Alabama health officials are investigating multiple reports of Zika and the West Nile virus in the area, the state’s health agency said in a Monday afternoon news release.
Shelby County health officials confirmed at least one Zika case in Pelham, the Pelham Patch reported Monday. Officials, however, stressed that Zika hasn’t been transmitted locally.
“To date in Alabama, the Zika virus has only been identified in individuals known to have traveled to areas where Zika is known to be endemic. There has been no local transmission,” the agency explained.
Fortunately, there are precautionary steps people can take — like using certain types of bug repellent and wearing loose, full sleeves and pants.
People can get the Zika virus from mosquito bites, sex and blood transfusions, the Centers for Disease Control and Prevention (CDC) explains on its website. A pregnant woman can also pass it onto her baby, the agency warned.
Muscle pain, joint pain, rash and fever are some of the common symptoms of the virus.
“Infection with the Zika virus causes only mild symptoms in the majority of the cases, but the biggest risk is to pregnant women,” Alabama health officials said. “Zika is now known to cause birth defects and other poor pregnancy-related outcomes if infection occurs during pregnancy.”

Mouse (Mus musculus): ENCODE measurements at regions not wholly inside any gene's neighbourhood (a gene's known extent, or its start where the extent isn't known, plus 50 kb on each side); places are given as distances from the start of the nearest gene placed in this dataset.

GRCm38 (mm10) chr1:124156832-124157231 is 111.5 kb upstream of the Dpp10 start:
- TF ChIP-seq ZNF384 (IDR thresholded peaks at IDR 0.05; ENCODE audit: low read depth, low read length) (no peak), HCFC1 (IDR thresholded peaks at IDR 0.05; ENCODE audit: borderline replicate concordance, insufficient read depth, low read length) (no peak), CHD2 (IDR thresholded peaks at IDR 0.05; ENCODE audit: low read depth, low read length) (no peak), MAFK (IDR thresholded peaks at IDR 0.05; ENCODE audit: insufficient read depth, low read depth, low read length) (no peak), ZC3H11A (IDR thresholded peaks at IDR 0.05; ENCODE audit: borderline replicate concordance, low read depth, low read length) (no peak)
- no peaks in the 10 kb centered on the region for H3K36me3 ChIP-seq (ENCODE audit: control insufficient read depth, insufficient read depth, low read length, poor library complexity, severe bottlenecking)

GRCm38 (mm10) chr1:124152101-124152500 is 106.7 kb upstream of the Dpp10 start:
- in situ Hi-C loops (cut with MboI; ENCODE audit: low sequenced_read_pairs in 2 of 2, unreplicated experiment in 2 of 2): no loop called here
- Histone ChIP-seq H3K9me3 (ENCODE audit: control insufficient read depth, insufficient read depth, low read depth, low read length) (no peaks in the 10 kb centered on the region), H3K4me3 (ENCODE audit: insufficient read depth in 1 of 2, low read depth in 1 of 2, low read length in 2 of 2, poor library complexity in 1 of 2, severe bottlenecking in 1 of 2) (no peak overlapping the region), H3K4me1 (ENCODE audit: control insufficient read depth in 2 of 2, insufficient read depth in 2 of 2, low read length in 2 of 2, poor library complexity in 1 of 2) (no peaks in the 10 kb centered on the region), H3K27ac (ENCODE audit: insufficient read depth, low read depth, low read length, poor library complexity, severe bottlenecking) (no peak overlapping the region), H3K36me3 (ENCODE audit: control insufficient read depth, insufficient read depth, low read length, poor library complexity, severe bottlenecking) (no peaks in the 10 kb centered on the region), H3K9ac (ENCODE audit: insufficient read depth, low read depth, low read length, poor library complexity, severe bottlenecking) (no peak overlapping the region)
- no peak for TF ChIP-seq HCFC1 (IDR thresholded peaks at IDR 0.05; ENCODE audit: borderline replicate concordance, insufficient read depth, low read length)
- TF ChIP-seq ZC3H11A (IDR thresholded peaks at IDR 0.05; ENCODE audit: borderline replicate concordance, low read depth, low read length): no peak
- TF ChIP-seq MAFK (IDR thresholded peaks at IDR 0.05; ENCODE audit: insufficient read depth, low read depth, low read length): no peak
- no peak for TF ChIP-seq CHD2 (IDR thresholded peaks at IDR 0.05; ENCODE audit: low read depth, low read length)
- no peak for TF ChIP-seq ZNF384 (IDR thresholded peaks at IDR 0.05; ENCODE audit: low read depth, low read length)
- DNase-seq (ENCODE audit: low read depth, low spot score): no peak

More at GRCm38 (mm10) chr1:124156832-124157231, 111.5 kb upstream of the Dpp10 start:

West Nile is a virus that’s typically spread by infected mosquitoes. Though side effects of the virus can be severe, most people who are infected experience little to no symptoms and fully recover.
Most people who are infected do not experience symptoms, the CDC warns. However, a small percentage of people — roughly 1 in 5 — develop a fever and may additionally experience headaches, body aches, vomiting, diarrhea, or a rash, among other signs of the virus.
Even rarer, about 1 in 150 people who are infected with West Nile virus can develop a serious illness — such as inflammation of the spinal cord or brain — the CDC said.
There is no vaccine or specific antiviral medication to treat or prevent the virus, according to the CDC. Rather, those who are infected can take over the counter pain and fever reducers to alleviate symptoms.
Fox News’ Madeline Farber and The Associated Press contributed to this report.